Vata, concerned with Air and Space, governs the nervous system and other forms of movement in the body such as urination, evacuation, breathing and blood circulation. It is also connected to the movement of the mind. Pitta, concerned with Fire and Water, is principally involved with thermal regulation, digestion, the endocrine system and vision. Kapha, concerned with Water and Earth, controls the production of saliva, urine, sweat, plasma and watery fluids. 

It is important to remember that the Three Doshas are forces, not substances so, for example, Vata is not gas but increased Vata increases gas, Pitta is not bile but is the force that causes bile to be produced, and Kapha is not a mucus but is the force that causes mucus to arise. 

Collectively, these three forces are called doshas meaning fault and together they are essential to life. However, as the name would suggest, when they fall out of balance with each other the entire system is undermined and if not addressed can cause great harm to the body.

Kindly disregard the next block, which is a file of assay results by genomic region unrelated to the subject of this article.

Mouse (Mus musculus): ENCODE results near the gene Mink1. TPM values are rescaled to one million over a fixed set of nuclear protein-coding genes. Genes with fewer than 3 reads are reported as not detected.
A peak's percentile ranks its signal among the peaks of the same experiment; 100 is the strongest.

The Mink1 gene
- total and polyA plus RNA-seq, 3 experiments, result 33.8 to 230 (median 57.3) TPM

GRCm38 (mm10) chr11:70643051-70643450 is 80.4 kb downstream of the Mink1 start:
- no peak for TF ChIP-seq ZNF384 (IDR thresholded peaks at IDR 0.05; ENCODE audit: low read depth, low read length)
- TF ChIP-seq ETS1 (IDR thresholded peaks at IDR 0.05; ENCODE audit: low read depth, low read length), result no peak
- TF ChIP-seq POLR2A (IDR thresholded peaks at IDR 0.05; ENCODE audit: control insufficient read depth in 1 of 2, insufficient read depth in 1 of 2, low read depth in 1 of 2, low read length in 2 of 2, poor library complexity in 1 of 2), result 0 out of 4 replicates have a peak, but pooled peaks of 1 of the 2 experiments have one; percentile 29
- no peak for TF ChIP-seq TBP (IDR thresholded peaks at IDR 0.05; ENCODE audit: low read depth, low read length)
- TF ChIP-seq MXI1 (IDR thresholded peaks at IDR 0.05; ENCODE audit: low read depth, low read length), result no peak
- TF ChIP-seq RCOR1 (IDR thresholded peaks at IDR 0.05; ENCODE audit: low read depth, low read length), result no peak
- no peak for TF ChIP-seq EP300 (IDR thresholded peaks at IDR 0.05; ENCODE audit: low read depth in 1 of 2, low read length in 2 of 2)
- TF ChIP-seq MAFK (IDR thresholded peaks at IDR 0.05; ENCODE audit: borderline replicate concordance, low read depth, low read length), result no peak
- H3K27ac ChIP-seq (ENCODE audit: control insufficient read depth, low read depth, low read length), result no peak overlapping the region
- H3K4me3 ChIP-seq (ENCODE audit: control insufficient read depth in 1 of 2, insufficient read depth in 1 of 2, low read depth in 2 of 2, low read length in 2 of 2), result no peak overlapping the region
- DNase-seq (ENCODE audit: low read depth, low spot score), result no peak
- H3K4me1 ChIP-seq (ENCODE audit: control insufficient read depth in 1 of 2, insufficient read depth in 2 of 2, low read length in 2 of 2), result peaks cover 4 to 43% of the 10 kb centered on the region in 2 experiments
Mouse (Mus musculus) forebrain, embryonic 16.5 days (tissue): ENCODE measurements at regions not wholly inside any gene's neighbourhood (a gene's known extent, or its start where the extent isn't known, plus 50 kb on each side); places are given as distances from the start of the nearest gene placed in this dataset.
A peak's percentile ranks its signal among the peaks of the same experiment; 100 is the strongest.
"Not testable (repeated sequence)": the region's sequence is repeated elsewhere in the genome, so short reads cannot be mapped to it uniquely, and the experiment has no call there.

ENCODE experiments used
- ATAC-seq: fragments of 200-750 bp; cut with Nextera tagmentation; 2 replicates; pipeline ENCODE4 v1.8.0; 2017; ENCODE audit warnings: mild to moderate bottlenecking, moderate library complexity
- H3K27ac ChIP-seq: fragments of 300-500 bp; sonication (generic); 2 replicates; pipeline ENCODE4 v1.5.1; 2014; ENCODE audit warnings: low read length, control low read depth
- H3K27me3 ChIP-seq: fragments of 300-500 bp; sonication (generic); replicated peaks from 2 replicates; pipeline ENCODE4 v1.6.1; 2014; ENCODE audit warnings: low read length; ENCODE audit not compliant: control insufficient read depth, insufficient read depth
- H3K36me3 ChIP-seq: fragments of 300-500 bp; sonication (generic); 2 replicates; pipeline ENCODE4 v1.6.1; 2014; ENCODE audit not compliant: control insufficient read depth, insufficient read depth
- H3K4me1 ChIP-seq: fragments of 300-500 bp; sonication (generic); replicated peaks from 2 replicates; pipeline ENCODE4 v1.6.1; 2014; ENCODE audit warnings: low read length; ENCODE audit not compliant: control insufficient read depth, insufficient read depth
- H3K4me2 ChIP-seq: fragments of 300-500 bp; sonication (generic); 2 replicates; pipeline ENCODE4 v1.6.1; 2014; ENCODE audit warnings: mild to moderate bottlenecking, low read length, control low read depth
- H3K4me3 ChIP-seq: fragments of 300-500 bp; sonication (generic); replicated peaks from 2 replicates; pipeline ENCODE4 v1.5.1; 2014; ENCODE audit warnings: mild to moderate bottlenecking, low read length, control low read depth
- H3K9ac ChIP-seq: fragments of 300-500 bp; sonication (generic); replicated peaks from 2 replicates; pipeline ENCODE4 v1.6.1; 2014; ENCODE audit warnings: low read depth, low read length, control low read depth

Ayurveda goes on to state that everything that is external to us affects its counterpart within us by means of its inherent qualities. This includes our environment, our diet, the seasons, our job, the people we spend time with all of which will either reinforce or reduce the natural qualities of the Three Doshas.  

For example, in autumn in the UK, the weather is usually cold and windy. This will be reflected in our internal environment with Vata dosha increasing. Those with a Vata body type may notice that their skin and joints are becoming drier and to address this imbalance would be advised to adopt a Vata-pacifying regime which includes warming herbs, nourishing foods and oleanation.